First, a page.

Latino community gets its monument Jose Marti bust finds home on Broadway at Fayette

September 05, 1998|By Erin Texeira | Erin Texeira,SUN STAFF

Made in granite and bronze, it is embedded firmly at the intersection of two vital city arteries.

A signpost of a new ethnic era in East Baltimore, the new 6 1/2 -foot-tall monument to Cuban poet, philosopher and revolutionary Jose Marti signals the expansion -- and permanence -- of a thriving Spanish-speaking community intent on making its mark on the city.

The monument, to be dedicated in a ceremony this afternoon, is the city's first public, permanent acknowledgment that immigrants and their children from Spain, El Salvador, Cuba and Mexico and numerous other Latin countries have settled here.

And its location -- at Broadway and Fayette Street -- is appropriate. The section of Broadway from Fells Point to the Johns Hopkins medical school is the hub of residential and commercial life for many of Baltimore's newest Latinos. So much so that for years some have been pushing a controversial proposal to name that section Spanish Town. It's not clear if or when that will happen.

For now, many are happy that, after nearly three years of looking for a site and rallying city leaders to support the idea, the Marti monument finally has become a reality.

"Jose Marti could be a role model for all the Spanish-speaking people and community members," said Dr. Luis Queral, a Cuban-American who has lived in Baltimore nearly 30 years and who chaired the 12-member Cuban American Foundation Pro Monument to Jose Marti Inc.

"Marti was a poet, a man who loved freedom. He was the symbol of Cuba's struggle for freedom and democracy." Queral said.

Marti, born in 1853, wrote extensively -- in an Argentine newspaper column, in essays and in poetry -- of liberation and democracy. His unconventional views forced him into exile in South America, but he returned to join Cuba's fight for freedom from Spain.

He died in battle at age 42.

Queral, a retired surgeon and a painter, calls Marti one of his heroes. Behind his desk in the office of his Towson home, amid books on surgery and

photos of the pope, is a row of Marti's books. In his closet rests his own unfinished painting of the scene of Marti's death.

Queral and other committee members crafted details of the monument. The mold for the bust, a replica of a Marti monument in the Sierra Maestra mountains of Cuba, was shipped from Miami.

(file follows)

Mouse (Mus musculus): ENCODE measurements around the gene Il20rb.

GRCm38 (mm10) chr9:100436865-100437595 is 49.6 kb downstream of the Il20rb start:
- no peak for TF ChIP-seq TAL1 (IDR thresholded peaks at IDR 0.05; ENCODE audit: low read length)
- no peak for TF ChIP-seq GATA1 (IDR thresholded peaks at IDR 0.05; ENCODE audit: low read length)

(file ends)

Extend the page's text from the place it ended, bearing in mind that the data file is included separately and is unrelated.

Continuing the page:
Half-dozen sites surveyed

More difficult than designing the monument, which is perched on a granite base, was finding and getting approval for a site.

Gloria Herrera, treasurer of the organizing board, made dozens of phone calls to city agencies and community groups for approval.

Facing consistent rejection, she and her husband, Jose, surveyed a half-dozen sites.

They were turned away from an area near Camden Yards because community leaders wanted a monument to baseball.

Several options were not centrally located. Some community groups they approached said they didn't see the point of the monument.

'Take it someplace else'

"Some people were very unfriendly," Herrera said. "They said, 'Take it someplace else.' "

In the end, the approval of city agencies late last year and of Citizens for Washington Hill Inc. -- the community organization for the neighborhood -- and more than $40,000 in private and corporate donations made it possible.

The foundation plans to continue its work, using leftover funds to purchase and donate English-language books of Marti's work to local schools and libraries.

They hope such outreach will inspire and educate other Baltimoreans and demonstrate that the city's Spanish-speaking community is flourishing.

'Spanish Town'

In fact, for more than 20 years, activists and business people in the Fells Point area of Broadway -- led by Jose Luaces of El Pescadero fish market -- have lobbied city leaders to mark their presence by designating a portion of the area as Spanish Town. The purpose would be to attract tourists and more businesses to the area, much like Little Italy and Greek Town.

The idea is controversial. Many white longtime Fells Point residents say the area is more diverse than the term would imply.

Other Latinos take issue with the orientation toward Europe -- rather than Central or South America -- that the name suggests, said Michael DiMenna of Southeastern Development Inc.

Mayor to attend ceremony

Sonia Fierro-Liparini, the mayor's newly appointed liaison to the Hispanic community, said she was not sure where the mayor -- who will attend the Marti unveiling ceremony today -- stands on the issue.

Said Haydee M. Rodriguez, director of Centro De La Comunidad Inc., a Hispanic outreach organization: "It would symbolize the growth and impact of the Latino community upon that area. But part of me thinks, why do we need this if we live in a global village?"

Pub Date: 9/05/98

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